Objective estimates (they actually have “counters” of some sort at the Farmers’ Market) put the number of attendees at around 3000. I talked to people steadily all day – it was very fun talking to old and new Hammond residents, and people who have new interest in our neighbourhood since they’ve been reading about our activities in the local newspapers. I especially liked talking to a number of elderly people who now live in downtown Maple Ridge but previously lived in Hammond and have fond memories of their houses and neighbours and gardens. They were very pleased to see current residents taking an interest in preserving the neighbourhood they know and love very much.

Many people told me that we (Hammond folks) are lucky to live in such a special place. How can I not agree?

 Posted by at 10:24 pm
Sep 052012

The HUB cycling group is organizing a “Discover Hammond” cycling tour on September 15, 2012. The ride will be led by Ian McLeod, who has an interest in “land use, transportation and civic culture in British Columbia’s Lower Mainland” and writes about these issues on his blog, and who, together with Claus Andrup, recently published the booklet Aesthetic Maple Ridge.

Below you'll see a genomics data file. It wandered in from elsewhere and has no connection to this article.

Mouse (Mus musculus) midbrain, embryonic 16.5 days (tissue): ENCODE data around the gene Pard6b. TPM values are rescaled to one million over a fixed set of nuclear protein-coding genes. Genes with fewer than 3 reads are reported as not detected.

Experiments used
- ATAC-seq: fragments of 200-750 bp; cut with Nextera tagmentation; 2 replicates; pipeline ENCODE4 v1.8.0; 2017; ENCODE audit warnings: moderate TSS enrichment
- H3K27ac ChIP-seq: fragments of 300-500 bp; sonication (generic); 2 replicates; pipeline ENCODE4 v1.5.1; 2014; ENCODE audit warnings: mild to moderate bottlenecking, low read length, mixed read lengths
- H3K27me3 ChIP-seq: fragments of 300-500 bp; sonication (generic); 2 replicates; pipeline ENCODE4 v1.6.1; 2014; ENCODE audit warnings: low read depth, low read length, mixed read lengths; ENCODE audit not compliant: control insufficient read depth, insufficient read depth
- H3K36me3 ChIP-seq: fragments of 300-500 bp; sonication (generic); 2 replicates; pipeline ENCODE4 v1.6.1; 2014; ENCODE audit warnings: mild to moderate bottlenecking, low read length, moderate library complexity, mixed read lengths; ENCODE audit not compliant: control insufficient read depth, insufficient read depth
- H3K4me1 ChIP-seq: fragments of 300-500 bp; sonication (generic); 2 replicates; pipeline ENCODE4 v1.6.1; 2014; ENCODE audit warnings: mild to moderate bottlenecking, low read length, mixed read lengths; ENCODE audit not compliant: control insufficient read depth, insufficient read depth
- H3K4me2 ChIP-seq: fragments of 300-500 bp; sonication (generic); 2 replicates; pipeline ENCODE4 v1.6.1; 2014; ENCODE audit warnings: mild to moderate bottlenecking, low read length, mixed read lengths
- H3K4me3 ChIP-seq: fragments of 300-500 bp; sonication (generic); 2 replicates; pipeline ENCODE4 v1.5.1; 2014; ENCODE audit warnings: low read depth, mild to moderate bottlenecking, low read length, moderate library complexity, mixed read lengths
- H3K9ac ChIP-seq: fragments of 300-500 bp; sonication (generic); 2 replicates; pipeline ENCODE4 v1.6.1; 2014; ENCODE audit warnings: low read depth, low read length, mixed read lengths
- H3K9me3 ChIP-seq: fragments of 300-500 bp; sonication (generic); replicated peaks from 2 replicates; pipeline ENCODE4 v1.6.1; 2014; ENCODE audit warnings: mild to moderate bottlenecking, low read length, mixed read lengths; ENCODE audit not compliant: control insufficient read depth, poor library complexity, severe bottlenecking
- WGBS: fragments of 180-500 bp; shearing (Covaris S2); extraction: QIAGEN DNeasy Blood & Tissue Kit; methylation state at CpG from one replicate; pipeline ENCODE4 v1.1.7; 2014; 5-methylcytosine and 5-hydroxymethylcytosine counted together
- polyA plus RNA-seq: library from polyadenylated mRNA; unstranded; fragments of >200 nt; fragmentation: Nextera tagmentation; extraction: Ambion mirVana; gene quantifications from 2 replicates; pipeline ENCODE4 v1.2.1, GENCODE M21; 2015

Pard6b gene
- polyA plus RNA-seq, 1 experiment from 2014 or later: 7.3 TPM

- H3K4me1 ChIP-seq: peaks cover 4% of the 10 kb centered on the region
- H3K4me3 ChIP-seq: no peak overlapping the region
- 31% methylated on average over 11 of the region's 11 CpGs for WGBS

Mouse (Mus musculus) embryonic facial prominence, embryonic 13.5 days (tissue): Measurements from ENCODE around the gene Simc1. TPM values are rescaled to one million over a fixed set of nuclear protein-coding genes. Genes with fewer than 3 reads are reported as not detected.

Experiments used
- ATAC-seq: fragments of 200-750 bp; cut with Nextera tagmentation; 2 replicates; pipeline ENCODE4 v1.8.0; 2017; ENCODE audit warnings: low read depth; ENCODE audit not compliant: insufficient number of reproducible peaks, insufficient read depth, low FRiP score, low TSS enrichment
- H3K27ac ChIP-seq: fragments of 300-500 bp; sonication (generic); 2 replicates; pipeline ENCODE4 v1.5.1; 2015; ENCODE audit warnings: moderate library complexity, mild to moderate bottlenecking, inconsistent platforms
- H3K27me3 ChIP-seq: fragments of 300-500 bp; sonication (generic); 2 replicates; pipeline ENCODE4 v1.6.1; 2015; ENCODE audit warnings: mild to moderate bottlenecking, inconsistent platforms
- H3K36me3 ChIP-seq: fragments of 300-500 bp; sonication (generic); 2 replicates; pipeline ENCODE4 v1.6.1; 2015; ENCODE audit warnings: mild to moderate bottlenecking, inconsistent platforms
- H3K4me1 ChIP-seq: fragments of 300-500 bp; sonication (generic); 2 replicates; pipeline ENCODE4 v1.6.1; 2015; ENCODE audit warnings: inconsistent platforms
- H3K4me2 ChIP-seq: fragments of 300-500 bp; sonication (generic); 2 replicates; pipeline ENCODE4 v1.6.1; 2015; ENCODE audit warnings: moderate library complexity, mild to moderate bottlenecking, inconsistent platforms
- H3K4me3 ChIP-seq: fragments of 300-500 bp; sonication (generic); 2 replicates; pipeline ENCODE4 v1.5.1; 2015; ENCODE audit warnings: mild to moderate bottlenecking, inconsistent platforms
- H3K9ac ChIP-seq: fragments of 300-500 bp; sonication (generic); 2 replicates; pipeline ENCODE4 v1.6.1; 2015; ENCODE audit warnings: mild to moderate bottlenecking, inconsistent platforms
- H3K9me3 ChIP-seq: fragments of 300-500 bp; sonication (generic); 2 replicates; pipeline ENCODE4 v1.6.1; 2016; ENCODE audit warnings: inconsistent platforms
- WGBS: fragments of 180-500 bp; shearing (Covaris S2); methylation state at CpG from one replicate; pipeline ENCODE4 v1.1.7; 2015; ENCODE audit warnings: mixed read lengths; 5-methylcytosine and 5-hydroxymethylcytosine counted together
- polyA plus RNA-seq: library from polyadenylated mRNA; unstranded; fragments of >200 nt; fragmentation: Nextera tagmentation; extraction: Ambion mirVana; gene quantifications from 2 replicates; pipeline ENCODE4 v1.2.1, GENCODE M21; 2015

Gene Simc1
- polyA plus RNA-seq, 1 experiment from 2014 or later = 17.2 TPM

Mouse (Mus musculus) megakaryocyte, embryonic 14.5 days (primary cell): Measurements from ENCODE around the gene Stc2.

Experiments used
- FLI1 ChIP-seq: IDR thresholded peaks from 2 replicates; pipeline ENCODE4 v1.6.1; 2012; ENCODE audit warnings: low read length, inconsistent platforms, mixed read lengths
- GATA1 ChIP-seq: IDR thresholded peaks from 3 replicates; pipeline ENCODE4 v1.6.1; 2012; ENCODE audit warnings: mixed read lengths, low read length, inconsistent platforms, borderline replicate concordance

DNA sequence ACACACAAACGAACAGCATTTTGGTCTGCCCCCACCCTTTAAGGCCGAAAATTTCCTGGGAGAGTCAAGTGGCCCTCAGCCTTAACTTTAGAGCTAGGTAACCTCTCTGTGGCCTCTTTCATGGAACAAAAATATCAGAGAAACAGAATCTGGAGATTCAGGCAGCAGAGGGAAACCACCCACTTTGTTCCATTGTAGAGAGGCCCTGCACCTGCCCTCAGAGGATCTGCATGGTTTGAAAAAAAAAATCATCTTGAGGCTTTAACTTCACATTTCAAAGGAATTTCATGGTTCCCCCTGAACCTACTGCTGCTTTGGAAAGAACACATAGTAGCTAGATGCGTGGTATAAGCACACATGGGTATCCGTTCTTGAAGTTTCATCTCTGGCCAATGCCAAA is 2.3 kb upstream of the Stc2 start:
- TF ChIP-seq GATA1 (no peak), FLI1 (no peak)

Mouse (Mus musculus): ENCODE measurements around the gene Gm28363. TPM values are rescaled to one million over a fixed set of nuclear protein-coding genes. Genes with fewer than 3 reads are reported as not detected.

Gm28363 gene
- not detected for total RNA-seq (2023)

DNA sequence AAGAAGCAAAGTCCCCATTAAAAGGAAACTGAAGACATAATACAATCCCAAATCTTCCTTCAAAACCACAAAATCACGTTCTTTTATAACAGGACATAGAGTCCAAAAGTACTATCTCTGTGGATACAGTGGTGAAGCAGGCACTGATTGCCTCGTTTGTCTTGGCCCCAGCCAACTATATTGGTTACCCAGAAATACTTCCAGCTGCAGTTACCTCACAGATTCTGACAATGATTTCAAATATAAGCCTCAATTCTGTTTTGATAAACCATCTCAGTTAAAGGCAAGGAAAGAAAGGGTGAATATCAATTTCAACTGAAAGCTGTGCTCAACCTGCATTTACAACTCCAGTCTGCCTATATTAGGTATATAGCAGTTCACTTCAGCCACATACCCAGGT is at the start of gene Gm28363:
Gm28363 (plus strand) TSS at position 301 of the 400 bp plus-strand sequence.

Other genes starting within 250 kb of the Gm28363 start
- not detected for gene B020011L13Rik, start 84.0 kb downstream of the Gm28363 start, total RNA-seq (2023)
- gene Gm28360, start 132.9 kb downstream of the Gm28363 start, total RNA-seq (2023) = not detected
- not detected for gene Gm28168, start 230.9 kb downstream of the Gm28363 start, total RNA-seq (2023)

The meeting points for the ride are:

10:00 – Memorial Peace Park (@ blue fountains)
10:20 – Ridge Meadows College on Thorne Ave.
10:45 – coffee break and chat at Stomping Grounds Coffee House at Osprey Village, Pitt Meadows
11:30 – meeting place for Hammond Neighbours: where Katzie reservation road and Wharf Street meet (by Golden Ears Bridge)

After a tour of Hammond of probably about an hour or so, the ride will end in Hammond. Those who wish can ride back to downtown Maple Ridge with us. The distance of the ride from Memorial Peace Park to Hammond is approx. 13 km.

See the HUB website for more information.

 Posted by at 10:27 pm